S. is not what you think it is.
From the moment you slit open the slipcase—the same slipcase that bears the only explicit admission of J. J. Abrams and Doug Dorst’s involvement—and slit it you will, in an act of introductory destruction that implicates us in the worst impulses of the characters we’ll meet in a moment—from the second, then, that we see what waits within, there is the suspicion that S. is not so much a novel as it is an object. A lavish literary artefact.
But also an artefact of art. Of passion. Of intellect. Of ambition. Of all these things and so much more, in the form of a metafiction so meticulous and considered and meaningful, finally, that House of Leaves may very well have been bettered—and I don’t make that statement lightly.
What awaits, in any case, is an unassuming clothbound book called Ship of Theseus. The author: a V. M. Straka, apparently. On the spine is stuck a library sticker, complete with an authentic Dewey Decimal reference. BOOK FOR LOAN is emblazoned on the endpapers, and on the backboard, below a record of the dates it’s been borrowed on—Ship of Theseus has been untouched, we see, for thirteen years—an apocalyptic warning from the library to KEEP THIS BOOK CLEAN; that “borrowers finding this book pencil-marked, written upon, mutilated or unwarrantably defaced, are expected to report it to the librarian.”
The title page makes a mockery of all this. Lightly pencilled in is an instruction to return the book to such-and-such a workroom in the library of Pollard State University. Then, in pen, a note from Jen, who responds as follows:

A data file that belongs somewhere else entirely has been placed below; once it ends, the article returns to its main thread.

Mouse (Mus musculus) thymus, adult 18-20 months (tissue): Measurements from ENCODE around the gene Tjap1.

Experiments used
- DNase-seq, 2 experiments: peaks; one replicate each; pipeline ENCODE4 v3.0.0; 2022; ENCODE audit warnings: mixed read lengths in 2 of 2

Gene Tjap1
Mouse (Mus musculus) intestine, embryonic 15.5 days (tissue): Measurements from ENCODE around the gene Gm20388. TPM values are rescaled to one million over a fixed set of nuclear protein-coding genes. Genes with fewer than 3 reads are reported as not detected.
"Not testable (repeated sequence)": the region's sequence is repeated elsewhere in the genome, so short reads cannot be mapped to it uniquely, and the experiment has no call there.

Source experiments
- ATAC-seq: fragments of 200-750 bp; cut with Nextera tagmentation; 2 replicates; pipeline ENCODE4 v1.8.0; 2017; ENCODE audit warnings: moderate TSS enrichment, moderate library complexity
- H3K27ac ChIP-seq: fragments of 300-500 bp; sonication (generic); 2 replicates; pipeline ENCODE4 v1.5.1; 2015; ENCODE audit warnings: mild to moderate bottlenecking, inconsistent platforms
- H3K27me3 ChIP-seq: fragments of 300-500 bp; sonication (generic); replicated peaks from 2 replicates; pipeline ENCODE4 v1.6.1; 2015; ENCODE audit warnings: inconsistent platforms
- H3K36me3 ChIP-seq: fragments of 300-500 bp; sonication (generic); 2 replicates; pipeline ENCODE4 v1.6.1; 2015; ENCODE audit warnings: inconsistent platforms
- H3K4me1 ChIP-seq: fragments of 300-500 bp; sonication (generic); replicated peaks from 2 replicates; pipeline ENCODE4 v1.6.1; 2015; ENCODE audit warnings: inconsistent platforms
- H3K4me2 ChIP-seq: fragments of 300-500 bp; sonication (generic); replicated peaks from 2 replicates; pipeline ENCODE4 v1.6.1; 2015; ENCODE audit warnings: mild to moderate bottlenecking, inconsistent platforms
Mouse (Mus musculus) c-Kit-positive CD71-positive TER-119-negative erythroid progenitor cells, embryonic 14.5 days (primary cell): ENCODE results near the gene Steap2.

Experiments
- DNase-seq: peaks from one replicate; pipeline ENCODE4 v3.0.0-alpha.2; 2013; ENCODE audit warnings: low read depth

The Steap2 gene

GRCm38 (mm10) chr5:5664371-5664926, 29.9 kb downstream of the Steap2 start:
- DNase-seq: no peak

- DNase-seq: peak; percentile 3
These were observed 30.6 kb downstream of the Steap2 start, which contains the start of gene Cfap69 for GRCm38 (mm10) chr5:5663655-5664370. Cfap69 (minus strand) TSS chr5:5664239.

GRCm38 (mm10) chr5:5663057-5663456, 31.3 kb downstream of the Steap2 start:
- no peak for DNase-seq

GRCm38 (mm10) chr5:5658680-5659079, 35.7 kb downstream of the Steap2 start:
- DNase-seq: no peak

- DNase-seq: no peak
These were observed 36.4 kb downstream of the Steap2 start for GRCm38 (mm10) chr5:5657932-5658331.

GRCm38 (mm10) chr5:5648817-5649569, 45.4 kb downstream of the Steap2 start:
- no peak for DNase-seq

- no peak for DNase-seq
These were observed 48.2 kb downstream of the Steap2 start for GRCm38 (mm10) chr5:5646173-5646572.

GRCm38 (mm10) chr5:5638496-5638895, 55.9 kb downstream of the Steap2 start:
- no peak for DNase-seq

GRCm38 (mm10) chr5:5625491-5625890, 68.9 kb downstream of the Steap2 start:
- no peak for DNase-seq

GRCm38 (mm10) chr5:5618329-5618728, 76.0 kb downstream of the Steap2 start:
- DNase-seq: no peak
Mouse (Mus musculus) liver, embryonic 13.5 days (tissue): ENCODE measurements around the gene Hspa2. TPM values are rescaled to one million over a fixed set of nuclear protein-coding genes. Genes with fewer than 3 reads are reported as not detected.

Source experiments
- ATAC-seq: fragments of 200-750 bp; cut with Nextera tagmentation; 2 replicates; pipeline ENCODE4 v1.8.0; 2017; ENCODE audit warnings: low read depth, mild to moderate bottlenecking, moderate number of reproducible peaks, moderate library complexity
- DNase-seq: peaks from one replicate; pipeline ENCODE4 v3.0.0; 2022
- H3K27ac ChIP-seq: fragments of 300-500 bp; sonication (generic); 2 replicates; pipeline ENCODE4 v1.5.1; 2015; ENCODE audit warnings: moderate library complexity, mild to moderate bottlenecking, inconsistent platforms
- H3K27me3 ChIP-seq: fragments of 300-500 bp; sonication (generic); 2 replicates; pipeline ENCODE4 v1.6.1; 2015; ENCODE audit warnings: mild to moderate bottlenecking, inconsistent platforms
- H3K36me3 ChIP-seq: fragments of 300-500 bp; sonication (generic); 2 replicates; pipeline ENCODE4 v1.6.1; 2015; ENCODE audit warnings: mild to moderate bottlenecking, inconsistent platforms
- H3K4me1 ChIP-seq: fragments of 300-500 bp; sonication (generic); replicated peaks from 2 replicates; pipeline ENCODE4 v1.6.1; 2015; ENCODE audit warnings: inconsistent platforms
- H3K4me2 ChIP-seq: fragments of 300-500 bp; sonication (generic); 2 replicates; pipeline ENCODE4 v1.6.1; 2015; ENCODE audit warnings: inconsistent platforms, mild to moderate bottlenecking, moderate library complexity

“Hey—I found your stuff while I was shelving. (Looks like you left in a hurry!) I read a few chapters + loved it. Felt bad about keeping the book from you, since you obviously need it for your work. Have to get my own copy!”
Suffice it to say she doesn’t. Instead, Jen and the other scribbler, who eventually introduces himself as Eric—though that’s not his real name either—compare their notes about the novel, making an immediate mess of the margins. See, irrespective of the resulting small caps scrawl, Ship of Theseus is something of a puzzle. It purports to be the nineteenth (note this number) and final novel by “the prolific author of provocative fictions, novels that toppled governments, shamed ruthless industrialists, and foresaw the horrifying sweep of totalitarianism that has been a particular plague in these last few decades.”
[The world] knows him as the most nimble of writers, one whose mastery of diverse literary idioms and approaches was on display from book to book, even chapter to chapter. But the world never knew Straka’s face, never knew with certainty a single fact of the man’s life.
Predictably, though disappointingly, the mystery of Straka’s identity has become more intensely studied than his body of work. Interest in his life story is understandable, certainly, as he is widely acknowledged as one of the most idiosyncratic and influential novelist of the first half of this century. His appreciative readers wanted to know the man who created the stories they loved, and his enemies wanted to know who he was so he could be silenced.